It's hard to tell at first glance if Margot And The Nuclear So And So's are being pretentious. The group has more members than words of their band name and enough stage equipment to open their own Guitar Center. But there is something in the air while the band performs. Are they too...perfect? Is this too good to be true?
The line was still out the door at Popscene three songs into their set, proving that there is at least some truth to the statement above, as Margot And The Nukes had the attention of many of their fans in the packed confines of 330 Ritch. Popscene, San Francisco's only Britpop and indie-oriented club, has built up an impressive reputation of bringing quality bands to its homely stage, ranging from local talent Film School all the way to the ranks of Muse and the Killers.
Thursday night Margot And The Nukes took stage, clanging about ironically for "Quiet As A Mouse," and sashaying to "Skeleton Key," all eight members stuck in their own little world of song and dance. They may come off as being art school kids, but I don't think it's without reason - the band cares about their craft and are willing to sacrifice a little disenchantment from the critics in exchange for cred. At the close of their set, lead singer Richard Edwards sat down for a few stripped songs, the acoustics of the guitar catching the beer guzzlers off guard. I left kicking myself for not finding out about a last minute acoustic set from Edwards the night before in time.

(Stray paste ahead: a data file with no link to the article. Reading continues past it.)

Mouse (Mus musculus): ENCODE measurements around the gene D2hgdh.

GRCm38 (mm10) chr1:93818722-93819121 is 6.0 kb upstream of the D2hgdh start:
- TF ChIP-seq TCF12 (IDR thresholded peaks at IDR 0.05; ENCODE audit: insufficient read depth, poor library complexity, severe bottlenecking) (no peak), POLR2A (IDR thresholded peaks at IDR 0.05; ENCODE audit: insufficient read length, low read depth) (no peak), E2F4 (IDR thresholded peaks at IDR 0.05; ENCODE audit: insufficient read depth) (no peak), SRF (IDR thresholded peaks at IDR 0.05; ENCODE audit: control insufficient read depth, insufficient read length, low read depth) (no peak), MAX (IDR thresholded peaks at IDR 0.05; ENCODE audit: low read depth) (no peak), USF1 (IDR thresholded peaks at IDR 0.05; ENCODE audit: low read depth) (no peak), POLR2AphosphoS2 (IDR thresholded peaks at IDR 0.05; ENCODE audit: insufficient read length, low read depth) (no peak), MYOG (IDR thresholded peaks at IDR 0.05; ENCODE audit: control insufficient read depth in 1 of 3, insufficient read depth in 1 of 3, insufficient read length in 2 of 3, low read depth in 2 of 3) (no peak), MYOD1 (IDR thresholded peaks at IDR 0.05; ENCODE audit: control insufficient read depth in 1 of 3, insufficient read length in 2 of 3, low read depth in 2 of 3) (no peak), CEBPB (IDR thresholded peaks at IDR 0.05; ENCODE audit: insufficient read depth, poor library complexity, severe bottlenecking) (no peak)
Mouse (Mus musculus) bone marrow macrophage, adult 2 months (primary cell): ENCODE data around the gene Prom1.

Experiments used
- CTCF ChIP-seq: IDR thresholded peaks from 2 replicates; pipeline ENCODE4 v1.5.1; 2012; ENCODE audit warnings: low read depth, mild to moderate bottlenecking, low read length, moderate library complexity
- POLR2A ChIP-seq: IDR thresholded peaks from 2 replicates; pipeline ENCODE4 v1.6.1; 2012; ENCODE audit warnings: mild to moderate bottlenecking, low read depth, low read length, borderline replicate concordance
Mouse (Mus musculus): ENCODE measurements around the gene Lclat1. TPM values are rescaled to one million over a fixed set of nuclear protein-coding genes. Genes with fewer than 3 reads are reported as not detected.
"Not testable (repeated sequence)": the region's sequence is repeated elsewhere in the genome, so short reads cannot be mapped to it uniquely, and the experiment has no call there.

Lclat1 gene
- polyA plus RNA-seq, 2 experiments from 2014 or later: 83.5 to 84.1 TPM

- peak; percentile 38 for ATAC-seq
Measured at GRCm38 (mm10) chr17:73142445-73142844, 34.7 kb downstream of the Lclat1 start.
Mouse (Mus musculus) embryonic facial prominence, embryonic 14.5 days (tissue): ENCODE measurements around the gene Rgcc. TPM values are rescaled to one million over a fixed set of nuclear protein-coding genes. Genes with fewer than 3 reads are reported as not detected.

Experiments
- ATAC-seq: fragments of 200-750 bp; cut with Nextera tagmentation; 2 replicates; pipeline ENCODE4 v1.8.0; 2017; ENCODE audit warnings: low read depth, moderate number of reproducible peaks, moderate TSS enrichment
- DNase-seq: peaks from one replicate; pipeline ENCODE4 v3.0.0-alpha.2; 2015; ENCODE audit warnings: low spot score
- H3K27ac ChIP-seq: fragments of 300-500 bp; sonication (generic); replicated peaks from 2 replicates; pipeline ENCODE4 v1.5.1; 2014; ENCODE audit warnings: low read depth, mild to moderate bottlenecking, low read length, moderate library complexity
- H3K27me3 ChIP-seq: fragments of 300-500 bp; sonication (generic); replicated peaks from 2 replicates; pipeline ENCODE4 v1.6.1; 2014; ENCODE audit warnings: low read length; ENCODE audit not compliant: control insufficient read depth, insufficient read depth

The new Polyphonic Spree? No way dude. This is some serious music from a serious band. I love it.
Margot And The Nuclear So And So's
The Dust Of Retreat review
Live review, Chicago
Live review, NYC
by Jenn Hernandez